Perennial salvias need to be deadheaded |

Perennial salvias need to be deadheaded

Question: Am I supposed to deadhead or prune ‘Merleau Blue’ salvia• If yes, where on the flowering portion do I cut?

Answer: You should deadhead all perennial salvias, including ‘Merleau Blue,’ to promote more flower production. Just follow each flowering stem from the top down to the first branching point where new buds should be forming. Cut the stem off just above the branching point. I deadhead my salvias three or four times during the growing season, and they bloom from June through September.

Question: We just had a bunch of deer-eaten yews taken out from in front of our house. Now we need to plant something else there and I need it to be something Bambi doesn’t like (at least not as much as he liked the yews!). I’d like it to be evergreen. Flowers would be nice, but my heart isn’t set on them. I just want something that will look decent year-round. Help!

Answer: While there are some evergreen shrubs that are less prone to deer browse, no plant is 100 percent deer-proof. Plan to cover your shrubs each winter with black plastic deer netting (available at local garden centers) and spray them with deer repellant every week or two during the growing season (my personal favorites are Plantskydd and Tree Guard brands). The deer clearly have a feeding habit established at your place and you have to work to break them of it by being religious about protecting your plants.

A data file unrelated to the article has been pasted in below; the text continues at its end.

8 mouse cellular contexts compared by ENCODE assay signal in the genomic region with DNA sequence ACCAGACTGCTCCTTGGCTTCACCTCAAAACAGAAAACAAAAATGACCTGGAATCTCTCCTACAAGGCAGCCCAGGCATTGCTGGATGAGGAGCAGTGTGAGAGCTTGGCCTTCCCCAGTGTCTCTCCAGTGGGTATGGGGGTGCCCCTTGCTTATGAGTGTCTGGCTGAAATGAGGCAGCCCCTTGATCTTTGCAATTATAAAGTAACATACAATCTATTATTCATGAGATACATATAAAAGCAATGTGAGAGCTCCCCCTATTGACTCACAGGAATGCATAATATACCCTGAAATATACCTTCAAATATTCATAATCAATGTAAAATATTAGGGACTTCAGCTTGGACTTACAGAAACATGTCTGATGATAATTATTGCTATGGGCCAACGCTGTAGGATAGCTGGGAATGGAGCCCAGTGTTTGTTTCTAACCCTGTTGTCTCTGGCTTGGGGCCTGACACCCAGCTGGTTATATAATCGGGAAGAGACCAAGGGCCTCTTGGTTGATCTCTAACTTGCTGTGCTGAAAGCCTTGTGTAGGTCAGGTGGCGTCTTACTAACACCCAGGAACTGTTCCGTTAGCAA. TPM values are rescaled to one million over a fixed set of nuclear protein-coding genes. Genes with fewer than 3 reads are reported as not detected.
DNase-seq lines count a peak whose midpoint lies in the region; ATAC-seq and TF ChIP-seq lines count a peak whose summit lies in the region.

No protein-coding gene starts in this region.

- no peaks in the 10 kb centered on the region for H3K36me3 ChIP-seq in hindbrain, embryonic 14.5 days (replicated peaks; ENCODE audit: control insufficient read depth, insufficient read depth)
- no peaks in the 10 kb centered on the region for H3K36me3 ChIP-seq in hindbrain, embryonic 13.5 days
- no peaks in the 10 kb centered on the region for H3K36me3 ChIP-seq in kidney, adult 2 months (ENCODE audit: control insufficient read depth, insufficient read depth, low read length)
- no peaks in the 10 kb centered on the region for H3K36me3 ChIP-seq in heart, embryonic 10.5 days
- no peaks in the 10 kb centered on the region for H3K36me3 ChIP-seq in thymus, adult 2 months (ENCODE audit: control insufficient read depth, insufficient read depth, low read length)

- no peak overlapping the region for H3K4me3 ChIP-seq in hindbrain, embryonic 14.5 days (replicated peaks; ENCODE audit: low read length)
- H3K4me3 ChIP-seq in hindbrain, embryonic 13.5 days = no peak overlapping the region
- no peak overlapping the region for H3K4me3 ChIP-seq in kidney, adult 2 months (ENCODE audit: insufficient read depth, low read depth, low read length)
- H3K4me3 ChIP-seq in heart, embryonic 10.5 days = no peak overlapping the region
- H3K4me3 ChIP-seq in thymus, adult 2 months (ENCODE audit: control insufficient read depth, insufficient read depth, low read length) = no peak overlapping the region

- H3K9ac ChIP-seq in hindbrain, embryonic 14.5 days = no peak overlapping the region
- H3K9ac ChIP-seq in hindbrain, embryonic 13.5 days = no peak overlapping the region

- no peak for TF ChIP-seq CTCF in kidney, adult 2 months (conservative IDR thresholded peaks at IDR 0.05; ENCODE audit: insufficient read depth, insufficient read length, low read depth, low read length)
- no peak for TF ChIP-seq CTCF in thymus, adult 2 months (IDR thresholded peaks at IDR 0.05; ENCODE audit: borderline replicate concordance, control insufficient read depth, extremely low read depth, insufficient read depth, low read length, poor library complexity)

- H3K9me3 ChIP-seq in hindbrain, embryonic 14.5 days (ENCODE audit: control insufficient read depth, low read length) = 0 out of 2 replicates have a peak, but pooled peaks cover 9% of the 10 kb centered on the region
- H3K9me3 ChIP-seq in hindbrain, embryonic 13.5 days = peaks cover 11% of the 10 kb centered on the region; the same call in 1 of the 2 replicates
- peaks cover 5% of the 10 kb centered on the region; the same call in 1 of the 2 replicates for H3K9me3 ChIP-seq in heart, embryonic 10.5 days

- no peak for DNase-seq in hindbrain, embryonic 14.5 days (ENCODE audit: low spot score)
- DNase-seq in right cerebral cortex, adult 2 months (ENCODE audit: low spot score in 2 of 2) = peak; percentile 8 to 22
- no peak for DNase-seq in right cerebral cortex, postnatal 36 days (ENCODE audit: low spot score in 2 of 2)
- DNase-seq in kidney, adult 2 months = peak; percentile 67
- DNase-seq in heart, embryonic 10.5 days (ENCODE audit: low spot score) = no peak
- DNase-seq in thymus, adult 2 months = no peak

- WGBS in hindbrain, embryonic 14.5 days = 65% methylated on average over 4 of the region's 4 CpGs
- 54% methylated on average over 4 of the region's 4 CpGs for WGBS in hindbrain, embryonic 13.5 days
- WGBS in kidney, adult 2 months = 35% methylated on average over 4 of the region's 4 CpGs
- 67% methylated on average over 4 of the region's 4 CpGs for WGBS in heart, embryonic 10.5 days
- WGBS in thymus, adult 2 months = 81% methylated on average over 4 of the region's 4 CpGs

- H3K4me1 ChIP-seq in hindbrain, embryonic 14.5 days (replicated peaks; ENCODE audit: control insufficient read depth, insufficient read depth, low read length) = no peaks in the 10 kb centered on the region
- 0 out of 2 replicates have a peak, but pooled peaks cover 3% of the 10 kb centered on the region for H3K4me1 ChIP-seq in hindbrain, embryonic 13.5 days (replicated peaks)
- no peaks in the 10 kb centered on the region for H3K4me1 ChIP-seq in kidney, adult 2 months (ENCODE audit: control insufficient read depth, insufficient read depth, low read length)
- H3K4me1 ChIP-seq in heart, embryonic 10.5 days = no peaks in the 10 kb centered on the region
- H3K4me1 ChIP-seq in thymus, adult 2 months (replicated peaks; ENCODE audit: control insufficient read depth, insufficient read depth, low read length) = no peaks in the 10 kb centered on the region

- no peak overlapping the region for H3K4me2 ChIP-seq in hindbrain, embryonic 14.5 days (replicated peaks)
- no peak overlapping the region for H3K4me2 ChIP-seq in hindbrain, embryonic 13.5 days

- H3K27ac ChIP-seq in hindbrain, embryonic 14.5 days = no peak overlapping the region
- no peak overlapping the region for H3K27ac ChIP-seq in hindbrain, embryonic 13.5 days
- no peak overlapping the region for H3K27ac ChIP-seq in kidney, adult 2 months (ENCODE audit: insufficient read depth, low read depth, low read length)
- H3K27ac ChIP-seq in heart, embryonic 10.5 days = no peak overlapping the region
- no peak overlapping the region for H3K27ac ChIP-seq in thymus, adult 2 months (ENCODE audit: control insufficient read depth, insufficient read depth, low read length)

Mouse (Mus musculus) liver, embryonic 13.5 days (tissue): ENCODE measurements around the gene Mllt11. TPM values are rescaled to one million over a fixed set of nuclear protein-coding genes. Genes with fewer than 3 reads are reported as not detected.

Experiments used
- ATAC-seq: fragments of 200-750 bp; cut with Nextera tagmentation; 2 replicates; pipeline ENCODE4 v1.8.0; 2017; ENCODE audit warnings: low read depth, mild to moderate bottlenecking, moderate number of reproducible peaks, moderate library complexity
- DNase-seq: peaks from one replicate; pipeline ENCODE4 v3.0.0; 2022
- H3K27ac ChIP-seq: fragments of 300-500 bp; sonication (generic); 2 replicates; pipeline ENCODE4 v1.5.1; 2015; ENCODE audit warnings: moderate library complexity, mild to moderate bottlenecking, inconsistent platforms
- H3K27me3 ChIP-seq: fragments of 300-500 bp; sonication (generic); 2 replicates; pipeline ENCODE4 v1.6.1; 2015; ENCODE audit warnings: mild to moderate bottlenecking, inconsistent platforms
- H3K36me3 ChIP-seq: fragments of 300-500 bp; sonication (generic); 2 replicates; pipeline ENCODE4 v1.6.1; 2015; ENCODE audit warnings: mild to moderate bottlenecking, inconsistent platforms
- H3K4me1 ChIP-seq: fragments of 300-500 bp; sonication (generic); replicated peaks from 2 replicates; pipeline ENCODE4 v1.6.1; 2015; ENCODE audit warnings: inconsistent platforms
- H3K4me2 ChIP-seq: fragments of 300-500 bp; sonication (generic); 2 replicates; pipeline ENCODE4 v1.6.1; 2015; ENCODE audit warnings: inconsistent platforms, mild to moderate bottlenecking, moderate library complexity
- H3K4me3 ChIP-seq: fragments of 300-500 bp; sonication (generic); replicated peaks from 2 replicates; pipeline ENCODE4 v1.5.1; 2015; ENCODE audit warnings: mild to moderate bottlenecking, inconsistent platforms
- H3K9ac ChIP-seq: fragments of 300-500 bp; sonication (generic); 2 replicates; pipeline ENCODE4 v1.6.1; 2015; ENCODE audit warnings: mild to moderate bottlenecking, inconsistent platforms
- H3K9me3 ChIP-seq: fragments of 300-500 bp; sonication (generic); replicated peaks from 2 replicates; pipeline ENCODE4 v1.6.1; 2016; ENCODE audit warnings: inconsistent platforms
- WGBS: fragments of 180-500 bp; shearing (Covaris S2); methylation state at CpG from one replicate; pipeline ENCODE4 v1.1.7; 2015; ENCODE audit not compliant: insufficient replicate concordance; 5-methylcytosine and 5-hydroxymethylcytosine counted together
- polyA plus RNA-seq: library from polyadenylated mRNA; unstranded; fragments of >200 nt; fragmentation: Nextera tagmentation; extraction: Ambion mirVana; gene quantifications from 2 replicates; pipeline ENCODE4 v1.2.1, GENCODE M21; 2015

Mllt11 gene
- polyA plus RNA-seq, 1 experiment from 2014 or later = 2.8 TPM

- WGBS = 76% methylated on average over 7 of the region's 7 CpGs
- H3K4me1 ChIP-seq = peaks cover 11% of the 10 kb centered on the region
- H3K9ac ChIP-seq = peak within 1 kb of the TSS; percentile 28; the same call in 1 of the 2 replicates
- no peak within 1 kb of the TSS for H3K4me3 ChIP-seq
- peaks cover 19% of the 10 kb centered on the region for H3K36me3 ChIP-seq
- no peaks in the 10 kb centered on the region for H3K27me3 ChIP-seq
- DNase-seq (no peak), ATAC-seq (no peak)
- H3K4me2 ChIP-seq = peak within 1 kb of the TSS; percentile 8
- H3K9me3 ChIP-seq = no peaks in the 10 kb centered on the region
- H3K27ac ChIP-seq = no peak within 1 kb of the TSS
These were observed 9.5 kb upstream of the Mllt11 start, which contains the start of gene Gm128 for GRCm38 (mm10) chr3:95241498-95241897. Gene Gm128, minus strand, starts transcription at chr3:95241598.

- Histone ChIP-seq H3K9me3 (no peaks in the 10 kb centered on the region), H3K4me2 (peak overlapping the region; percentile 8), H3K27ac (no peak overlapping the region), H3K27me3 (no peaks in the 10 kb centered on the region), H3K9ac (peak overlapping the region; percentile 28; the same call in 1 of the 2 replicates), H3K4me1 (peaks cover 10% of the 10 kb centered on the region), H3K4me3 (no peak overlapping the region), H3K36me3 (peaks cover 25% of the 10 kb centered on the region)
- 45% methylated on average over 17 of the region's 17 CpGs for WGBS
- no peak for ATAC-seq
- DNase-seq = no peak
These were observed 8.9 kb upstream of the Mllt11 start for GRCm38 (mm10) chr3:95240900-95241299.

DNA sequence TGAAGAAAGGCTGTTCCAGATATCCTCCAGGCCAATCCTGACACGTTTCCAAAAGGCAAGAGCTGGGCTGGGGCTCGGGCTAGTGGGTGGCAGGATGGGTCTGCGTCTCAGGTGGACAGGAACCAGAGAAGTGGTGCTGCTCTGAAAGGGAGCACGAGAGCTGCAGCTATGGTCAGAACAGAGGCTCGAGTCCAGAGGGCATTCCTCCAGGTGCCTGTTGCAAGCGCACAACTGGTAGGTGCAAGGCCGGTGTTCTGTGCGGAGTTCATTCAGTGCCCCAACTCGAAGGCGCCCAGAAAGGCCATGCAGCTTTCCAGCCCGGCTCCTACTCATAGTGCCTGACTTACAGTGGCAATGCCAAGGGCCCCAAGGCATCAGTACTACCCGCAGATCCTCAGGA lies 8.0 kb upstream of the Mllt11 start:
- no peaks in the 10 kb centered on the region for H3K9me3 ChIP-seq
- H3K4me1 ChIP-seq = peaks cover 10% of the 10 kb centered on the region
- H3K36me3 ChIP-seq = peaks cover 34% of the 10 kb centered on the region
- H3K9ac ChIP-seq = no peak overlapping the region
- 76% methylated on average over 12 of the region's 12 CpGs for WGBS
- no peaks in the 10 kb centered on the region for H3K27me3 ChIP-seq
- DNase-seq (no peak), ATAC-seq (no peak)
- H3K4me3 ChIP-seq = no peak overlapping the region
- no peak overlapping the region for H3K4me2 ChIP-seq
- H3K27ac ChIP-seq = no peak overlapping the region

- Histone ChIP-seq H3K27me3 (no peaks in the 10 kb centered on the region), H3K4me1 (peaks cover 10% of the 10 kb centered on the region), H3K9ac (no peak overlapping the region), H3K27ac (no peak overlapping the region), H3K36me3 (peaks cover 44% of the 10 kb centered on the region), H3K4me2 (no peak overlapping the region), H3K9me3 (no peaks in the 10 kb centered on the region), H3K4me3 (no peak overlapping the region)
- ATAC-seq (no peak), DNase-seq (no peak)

Here are the shrubs I would recommend you plant: Boxwood, Pieris japonica, Andromeda, Cotoneaster, bird’s nest spruce, junipers or Mugo pines are your best bets. The Pieris and Andromeda are the only ones with noticeable flowers, but the rest are beautiful without them. All these plants are regulars at your local garden center so finding them shouldn’t be too difficult. Buy healthy potted or balled-and-burlapped specimens and plant them in early September. Keep your new shrubs well watered through the winter and all of next season.

Horticulturist Jessica Walliser, co-author of the book “Grow Organic,” can be heard from 7-8 a.m. Sundays on KDKA Radio’s “The Organic Gardeners.” You can also find her teaching at Phipps Conservatory and Botanical Gardens, where she has been a faculty member for more than 12 years.

Send your gardening or landscaping questions to [email protected] or The Good Earth, Tribune-Review 503 Martindale St., 3rd Floor, D.L. Clark Building, Pittsburgh, PA 15212

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